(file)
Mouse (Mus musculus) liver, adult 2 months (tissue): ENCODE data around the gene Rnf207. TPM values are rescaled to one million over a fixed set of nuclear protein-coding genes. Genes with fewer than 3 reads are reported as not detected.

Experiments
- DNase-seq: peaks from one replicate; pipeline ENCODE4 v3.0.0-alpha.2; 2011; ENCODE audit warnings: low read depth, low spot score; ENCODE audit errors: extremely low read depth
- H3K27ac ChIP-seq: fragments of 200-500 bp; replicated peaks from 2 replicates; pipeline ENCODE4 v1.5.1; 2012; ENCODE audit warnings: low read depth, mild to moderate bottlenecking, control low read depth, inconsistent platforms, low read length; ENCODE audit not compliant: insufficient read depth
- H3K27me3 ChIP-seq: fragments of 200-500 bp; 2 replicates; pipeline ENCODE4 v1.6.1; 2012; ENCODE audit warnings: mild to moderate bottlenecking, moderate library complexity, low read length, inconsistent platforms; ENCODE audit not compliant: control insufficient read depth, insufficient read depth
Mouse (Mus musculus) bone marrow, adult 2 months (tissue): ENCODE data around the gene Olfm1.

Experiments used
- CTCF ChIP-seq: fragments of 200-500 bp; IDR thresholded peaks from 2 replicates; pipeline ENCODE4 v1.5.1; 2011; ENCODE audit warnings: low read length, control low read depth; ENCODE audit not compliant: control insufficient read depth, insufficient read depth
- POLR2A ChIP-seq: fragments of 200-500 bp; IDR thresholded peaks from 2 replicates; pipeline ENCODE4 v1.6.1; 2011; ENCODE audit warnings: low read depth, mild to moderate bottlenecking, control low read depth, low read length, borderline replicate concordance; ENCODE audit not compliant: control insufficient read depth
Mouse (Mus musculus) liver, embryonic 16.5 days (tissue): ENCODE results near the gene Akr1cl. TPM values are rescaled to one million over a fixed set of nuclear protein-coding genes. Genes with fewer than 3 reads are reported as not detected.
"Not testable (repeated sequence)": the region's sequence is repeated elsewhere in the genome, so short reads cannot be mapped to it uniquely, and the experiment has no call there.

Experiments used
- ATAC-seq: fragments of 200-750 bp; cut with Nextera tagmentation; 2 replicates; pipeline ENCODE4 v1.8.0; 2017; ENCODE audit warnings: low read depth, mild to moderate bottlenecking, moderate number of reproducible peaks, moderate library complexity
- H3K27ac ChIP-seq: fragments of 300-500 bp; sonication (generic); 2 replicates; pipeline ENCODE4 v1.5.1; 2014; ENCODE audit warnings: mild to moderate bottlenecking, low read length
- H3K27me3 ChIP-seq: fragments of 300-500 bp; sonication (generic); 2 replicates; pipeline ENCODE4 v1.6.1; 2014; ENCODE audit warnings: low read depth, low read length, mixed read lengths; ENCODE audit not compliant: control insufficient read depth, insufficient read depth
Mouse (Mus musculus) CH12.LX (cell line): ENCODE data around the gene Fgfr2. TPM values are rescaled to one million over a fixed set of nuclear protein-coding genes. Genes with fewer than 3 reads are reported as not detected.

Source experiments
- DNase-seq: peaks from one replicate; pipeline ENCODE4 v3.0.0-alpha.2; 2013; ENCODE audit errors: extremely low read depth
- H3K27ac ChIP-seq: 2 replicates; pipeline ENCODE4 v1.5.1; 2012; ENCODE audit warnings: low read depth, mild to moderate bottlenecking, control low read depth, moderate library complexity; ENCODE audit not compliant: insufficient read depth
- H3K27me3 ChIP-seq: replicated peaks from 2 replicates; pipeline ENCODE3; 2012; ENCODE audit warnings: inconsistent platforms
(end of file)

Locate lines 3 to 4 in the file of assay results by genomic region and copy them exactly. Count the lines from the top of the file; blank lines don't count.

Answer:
- DNase-seq: peaks from one replicate; pipeline ENCODE4 v3.0.0-alpha.2; 2011; ENCODE audit warnings: low read depth, low spot score; ENCODE audit errors: extremely low read depth
- H3K27ac ChIP-seq: fragments of 200-500 bp; replicated peaks from 2 replicates; pipeline ENCODE4 v1.5.1; 2012; ENCODE audit warnings: low read depth, mild to moderate bottlenecking, control low read depth, inconsistent platforms, low read length; ENCODE audit not compliant: insufficient read depth